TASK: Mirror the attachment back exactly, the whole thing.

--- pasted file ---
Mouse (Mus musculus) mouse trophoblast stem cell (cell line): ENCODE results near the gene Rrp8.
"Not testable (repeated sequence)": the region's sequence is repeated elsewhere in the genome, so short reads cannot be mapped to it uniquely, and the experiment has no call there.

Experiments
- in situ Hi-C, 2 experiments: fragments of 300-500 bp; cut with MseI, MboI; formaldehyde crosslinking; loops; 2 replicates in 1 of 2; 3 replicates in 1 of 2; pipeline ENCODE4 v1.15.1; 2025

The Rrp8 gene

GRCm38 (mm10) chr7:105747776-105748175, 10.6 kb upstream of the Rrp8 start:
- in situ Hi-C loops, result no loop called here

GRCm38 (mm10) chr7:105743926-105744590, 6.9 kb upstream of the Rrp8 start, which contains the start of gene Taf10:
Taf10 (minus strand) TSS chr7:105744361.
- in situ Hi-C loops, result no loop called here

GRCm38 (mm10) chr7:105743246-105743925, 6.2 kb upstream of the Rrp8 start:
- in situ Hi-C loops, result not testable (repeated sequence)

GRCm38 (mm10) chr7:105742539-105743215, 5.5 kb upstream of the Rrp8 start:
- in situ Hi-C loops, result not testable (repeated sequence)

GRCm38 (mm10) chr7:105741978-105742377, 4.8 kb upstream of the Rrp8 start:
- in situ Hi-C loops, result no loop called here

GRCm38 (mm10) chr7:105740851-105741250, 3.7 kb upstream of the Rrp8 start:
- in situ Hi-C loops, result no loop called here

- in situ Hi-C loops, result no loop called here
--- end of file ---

Mouse (Mus musculus) mouse trophoblast stem cell (cell line): ENCODE results near the gene Rrp8.
"Not testable (repeated sequence)": the region's sequence is repeated elsewhere in the genome, so short reads cannot be mapped to it uniquely, and the experiment has no call there.

Experiments
- in situ Hi-C, 2 experiments: fragments of 300-500 bp; cut with MseI, MboI; formaldehyde crosslinking; loops; 2 replicates in 1 of 2; 3 replicates in 1 of 2; pipeline ENCODE4 v1.15.1; 2025

The Rrp8 gene

GRCm38 (mm10) chr7:105747776-105748175, 10.6 kb upstream of the Rrp8 start:
- in situ Hi-C loops, result no loop called here

GRCm38 (mm10) chr7:105743926-105744590, 6.9 kb upstream of the Rrp8 start, which contains the start of gene Taf10:
Taf10 (minus strand) TSS chr7:105744361.
- in situ Hi-C loops, result no loop called here

GRCm38 (mm10) chr7:105743246-105743925, 6.2 kb upstream of the Rrp8 start:
- in situ Hi-C loops, result not testable (repeated sequence)

GRCm38 (mm10) chr7:105742539-105743215, 5.5 kb upstream of the Rrp8 start:
- in situ Hi-C loops, result not testable (repeated sequence)

GRCm38 (mm10) chr7:105741978-105742377, 4.8 kb upstream of the Rrp8 start:
- in situ Hi-C loops, result no loop called here

GRCm38 (mm10) chr7:105740851-105741250, 3.7 kb upstream of the Rrp8 start:
- in situ Hi-C loops, result no loop called here

- in situ Hi-C loops, result no loop called here